Thunder Valley making big move into solar energy
An innovative housing and economic development effort under way on the Pine Ridge Indian Reservation is starting to take shape -- and this week is going green.
Not only are the first four Thunder Valley Development Corp. homes getting closer to completion, solar panels are being installed this week to start the project toward its goal of reaching energy independence.
Renewable energy experts from Gen Pro, a local company out of Piedmont, on Wednesday began showing about 20 folks at Thunder Valley how to install solar panels.
With a helping hand from Solar Mosaic, Sun Power, the Nathan Cummings Foundation as well as Gen Pro, 80 such panels are slated for installation this week as the project takes its first major step toward one of its main ambitions.
“The goal of this development is to produce one hundred percent of the energy needed for the community,” said Thunder Valley Executive Director Nick Tilsen.
He says that lofty aim has deep roots.
“We Lakotans have a belief that we're all related, that we're related to the land, that we're related to the environment that we're related to Mother Earth,” said Tilsen. “And if we're going to walk our talk and if we're going to live our indigenous values, then we need to be creating energy systems that have less of a negative impact on the environment.”
At Thunder Valley many things -- not just energy issues -- overlap to form a unique whole. While building homes they're also teaching home building job skills.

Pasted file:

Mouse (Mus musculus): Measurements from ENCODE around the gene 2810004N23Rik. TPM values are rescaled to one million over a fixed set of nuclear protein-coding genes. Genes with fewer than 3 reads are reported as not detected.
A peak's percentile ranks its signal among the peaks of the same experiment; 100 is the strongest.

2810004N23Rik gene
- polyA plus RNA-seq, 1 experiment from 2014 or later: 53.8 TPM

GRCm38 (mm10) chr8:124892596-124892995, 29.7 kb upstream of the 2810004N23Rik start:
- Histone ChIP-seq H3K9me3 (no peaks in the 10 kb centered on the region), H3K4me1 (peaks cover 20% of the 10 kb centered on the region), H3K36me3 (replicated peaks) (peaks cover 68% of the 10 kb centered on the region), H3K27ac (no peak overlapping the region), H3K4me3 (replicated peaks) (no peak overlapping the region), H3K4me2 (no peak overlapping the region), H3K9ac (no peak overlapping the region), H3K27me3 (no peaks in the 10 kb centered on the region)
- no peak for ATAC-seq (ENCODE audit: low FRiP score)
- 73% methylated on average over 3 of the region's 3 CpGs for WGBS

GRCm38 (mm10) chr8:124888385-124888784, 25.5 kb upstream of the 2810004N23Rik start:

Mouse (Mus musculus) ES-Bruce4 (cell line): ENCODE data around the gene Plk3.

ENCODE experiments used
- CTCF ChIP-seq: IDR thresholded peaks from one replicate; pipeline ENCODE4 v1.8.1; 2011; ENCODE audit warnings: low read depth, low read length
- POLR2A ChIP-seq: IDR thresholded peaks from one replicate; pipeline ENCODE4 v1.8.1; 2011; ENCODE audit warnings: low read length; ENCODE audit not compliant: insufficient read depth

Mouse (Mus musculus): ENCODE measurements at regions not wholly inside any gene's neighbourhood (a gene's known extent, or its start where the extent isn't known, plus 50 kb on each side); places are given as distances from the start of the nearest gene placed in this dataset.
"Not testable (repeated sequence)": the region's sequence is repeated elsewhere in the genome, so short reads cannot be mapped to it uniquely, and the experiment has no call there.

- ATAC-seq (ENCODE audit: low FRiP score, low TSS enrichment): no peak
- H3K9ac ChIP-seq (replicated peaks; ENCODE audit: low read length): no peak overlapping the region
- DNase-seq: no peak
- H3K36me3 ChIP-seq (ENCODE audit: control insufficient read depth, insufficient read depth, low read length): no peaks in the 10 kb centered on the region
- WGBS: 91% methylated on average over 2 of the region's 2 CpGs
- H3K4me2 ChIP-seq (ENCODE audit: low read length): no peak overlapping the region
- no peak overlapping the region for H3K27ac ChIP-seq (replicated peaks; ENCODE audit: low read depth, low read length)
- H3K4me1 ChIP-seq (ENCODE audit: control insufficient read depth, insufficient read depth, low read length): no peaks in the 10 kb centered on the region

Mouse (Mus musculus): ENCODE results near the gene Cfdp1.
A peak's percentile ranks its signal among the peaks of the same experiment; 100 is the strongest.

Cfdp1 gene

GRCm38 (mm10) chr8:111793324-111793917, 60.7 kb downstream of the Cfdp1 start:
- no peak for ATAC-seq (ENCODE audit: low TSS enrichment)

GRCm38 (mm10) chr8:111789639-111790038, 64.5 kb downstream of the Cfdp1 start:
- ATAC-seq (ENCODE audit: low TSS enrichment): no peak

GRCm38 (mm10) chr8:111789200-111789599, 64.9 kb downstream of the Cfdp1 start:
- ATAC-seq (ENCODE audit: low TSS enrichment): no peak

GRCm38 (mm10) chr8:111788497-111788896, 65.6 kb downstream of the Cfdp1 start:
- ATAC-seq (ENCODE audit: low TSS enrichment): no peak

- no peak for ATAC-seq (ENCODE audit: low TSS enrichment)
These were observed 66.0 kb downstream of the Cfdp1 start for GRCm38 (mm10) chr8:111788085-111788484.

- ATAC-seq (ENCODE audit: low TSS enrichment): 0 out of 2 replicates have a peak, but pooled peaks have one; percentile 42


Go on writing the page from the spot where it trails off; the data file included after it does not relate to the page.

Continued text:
“It's not just about buildings being built,” said Tilsen. “It's about recognizing that we're building the capacity of our people to uplift ourselves out of poverty and provide real opportunities to meet the basic needs of our community and our people.”
The first four homes are scheduled for completing this summer.
“The only way that this doesn't happen is if we give up. And this is us not giving up,” said Tilsen gesturing toward the four nearly built homes.
But for this week, a week that includes Earth Day on Saturday, the focus is on the sun.
“This solar installation is kind of like the cross–section of everything that Thunder Valley is about,” said Tilsen. “It helps reduce energy costs for families. It helps create some training opportunities and potentially some jobs for local people here in the community and this is a way to not just talk about our relationship to the earth and protecting Mother Earth but it's a way to take action.”
Thunder Valley is planning an Earth Day celebration to mark the solar panel installation. It kicks off at noon on Saturday at Thunder Valley near Kyle. It is open to all.